Sunday, March 29, 2015

Adventuring Parties

Designer's Notes

The following rules are intended to give a little bit of structure to player character adventuring parties--not so much as to severely constrain their composition or goals, but enough to provide them with some initial cohesion and purpose, and to help the referee come up with ways of hooking them into the campaign setting.

Into the Dark presupposes a nonlinear, sandbox style of play; the referee is not encouraged to generate a single adventure hook based on a party's type, but a party's type can help the referee develop and introduce multiple hooks which are suited to the party's general goals and interests. The players can also more easily initiate their own adventures, because they already have pre-established objectives.

Adventuring Parties

Before each player creates his own particular character, the players must agree on what type of adventuring party they will form.

An adventuring party’s type determines its main motivation for adventuring. The referee can use adventuring party type to develop adventure hooks, NPC contacts, allies, and enemies for the player characters.

At least one half of the members of an adventuring party must belong to the main class for their party type.

Adventuring Party Type Table

#
Type
Main Class
1
Mercenaries
fighter
2
Missionaries
cleric
3
Order of Knights
fighter
4
Patrician Family
fighter
5
Plunderers
fighter or thief
6
Retainers
fighter
7
Thieves Guild
thief
8
Wizard Order
magic-user

Mercenaries

Nobles and towns hire mercenaries to bolster their forces for an invasion, or to defend against the raids and invasions of their enemies. Mercenary companies can number in the hundreds, but there are also smaller bands of mercenaries numbering in the dozens or fewer, which fit the case of a typical adventuring party.

Many people dislike mercenaries, in part because unemployed mercenaries frequently resort to banditry. Mercenaries typically receive hospitality through intimidation rather than through genuine generosity.

Missionaries

Missionaries are clergymen who seek to convert nonbelievers, and to uphold the orthodoxy of already converted communities, by weeding out heresies and survivals of other religions.

Most missionaries are lawful, but neutral or chaotic missionaries are possible as well. The latter are typically members of underground cults, which try to surreptitiously gain converts in societies dominated by lawful religions.

Order of Knights

An order of knights consists of warriors of noble birth dedicated to a particular political, religious, or moral cause.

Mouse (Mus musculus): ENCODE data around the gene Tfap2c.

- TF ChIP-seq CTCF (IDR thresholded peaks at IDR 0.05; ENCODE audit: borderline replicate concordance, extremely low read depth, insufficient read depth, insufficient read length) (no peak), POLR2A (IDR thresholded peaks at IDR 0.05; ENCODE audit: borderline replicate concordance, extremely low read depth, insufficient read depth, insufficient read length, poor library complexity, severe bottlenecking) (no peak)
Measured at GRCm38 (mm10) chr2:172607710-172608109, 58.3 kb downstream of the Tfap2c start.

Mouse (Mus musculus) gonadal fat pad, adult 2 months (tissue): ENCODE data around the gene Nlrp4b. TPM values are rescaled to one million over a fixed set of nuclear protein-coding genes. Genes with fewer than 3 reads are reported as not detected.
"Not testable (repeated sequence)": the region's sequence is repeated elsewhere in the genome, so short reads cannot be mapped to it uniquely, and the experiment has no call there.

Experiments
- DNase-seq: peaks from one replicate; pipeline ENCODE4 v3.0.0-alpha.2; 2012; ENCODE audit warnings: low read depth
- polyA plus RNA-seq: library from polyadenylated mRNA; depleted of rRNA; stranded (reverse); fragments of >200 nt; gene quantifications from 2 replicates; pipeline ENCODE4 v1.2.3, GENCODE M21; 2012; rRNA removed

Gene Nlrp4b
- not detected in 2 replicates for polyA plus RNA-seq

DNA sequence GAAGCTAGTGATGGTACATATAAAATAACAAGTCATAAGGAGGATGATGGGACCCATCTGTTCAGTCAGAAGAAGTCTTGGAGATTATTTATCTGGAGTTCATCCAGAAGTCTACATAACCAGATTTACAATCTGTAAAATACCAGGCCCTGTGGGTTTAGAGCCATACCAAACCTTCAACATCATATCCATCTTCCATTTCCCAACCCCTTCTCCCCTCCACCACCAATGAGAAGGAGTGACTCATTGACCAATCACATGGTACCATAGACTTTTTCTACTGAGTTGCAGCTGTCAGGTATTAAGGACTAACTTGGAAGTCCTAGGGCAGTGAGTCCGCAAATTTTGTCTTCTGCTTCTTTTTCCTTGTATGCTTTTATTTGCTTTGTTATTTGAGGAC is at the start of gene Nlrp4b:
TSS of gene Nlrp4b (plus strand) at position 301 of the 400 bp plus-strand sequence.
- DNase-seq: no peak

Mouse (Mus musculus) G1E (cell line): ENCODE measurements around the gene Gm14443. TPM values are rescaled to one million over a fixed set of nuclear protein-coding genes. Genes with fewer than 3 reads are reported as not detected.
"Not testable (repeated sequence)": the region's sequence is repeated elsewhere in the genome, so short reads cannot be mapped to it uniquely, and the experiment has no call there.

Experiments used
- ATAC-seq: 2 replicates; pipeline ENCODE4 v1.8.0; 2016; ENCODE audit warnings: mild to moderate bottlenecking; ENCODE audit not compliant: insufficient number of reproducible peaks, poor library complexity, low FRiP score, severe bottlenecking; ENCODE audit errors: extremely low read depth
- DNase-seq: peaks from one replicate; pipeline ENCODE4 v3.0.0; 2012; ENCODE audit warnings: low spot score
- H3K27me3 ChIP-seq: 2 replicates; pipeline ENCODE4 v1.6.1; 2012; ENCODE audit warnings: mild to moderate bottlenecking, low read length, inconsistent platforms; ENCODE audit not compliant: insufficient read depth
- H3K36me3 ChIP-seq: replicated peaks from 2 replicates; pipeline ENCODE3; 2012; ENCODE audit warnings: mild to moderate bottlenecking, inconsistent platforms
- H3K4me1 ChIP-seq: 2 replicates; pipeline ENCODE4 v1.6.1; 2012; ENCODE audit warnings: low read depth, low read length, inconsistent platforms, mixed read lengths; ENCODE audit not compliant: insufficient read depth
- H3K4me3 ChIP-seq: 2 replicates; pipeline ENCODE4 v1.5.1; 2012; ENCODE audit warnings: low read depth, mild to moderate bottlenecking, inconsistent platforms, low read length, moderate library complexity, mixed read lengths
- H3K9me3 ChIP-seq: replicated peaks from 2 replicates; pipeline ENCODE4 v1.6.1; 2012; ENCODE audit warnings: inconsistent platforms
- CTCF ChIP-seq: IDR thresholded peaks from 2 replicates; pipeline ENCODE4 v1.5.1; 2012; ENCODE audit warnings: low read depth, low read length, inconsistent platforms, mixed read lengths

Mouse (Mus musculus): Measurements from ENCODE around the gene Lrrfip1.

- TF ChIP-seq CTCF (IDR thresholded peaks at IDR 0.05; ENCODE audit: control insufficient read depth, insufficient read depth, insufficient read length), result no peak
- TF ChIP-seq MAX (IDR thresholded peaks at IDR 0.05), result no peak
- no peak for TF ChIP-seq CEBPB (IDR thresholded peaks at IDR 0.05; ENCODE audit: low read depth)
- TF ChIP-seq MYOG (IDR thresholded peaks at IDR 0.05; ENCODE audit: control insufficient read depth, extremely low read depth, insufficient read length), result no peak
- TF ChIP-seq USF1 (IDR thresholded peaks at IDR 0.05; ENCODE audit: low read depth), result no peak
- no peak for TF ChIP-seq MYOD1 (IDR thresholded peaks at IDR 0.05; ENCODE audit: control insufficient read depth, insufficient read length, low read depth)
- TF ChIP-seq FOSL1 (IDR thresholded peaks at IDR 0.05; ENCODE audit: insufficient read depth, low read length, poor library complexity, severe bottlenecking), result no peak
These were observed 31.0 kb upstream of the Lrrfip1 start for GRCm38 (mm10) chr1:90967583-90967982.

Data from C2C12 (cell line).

An order of knights has a general alignment (lawful, neutral, or chaotic) in addition to its particular cause. Most orders of knights are lawful. Neutral orders of knights are generally the elite warrior societies of pagan cultures. Chaotic orders of knights are secret societies dedicated to fighting in the name of demons or chaos gods.

Patrician Family

The goals of a patrician (noble) family include defending and expanding their lands, securing good marriages for their sons and daughters, and avenging insults to the family honor. A patrician family adventuring group can include servants of plebeian (common) rank as well as actual members of the patrician family.

Patricians can typically expect hospitality from others of their class, provided that they are not enemies actively engaged in war against one another.

Plunderers

Plunderers make a living exploring and looting ruins. Ruins are often guarded by faeries, spirits, monsters, witches, and bandits, but generally also contain treasures that can be sold for considerable sums to nobles, clergymen, or wizards.

Retainers

Retainers are low-born (plebeian) servants of a king or patrician family. They perform tasks such as patrolling a border, scouting an enemy force, raiding an enemy base, escorting members of the family on long journeys, rescuing kidnapped members of the family, hunting down criminals or fugitives, and retrieving stolen treasures.

Thieves Guild

A thieves guild is an organized criminal enterprise. Guilds vary in size from a dozen or so to hundreds of members. A guild will often specialize in a particular form of crime. Common specializations include: assassins; burglars; counterfeiters; cutpurses; forgers; gamblers; kidnappers; muggers; procurers; racketeers; and smugglers.

An adventuring party associated with a thieves guild will typically be a smaller operational team or unit within the larger criminal enterprise.

Wizard Order

Wizard orders (also called guilds or lodges) are dedicated to the study and practice of the art of magic. They often operate in secret, because of the common belief that all magic involves invoking demons or other dark powers. Wizard orders vary in size from local groups which may have a dozen or fewer members, to international orders which can have hundreds of members spread out in different kingdoms.


A wizard order has an alignment (lawful, neutral, or chaotic), which represents the type of spirits its members invoke in order to attain their magical power (celestial, elemental, or infernal spirits, respectively). Lawful wizards desire to use their magic to benefit society, through spreading knowledge and enlightenment, while chaotic wizards desire to use their magic to gain power for themselves at the expense of others.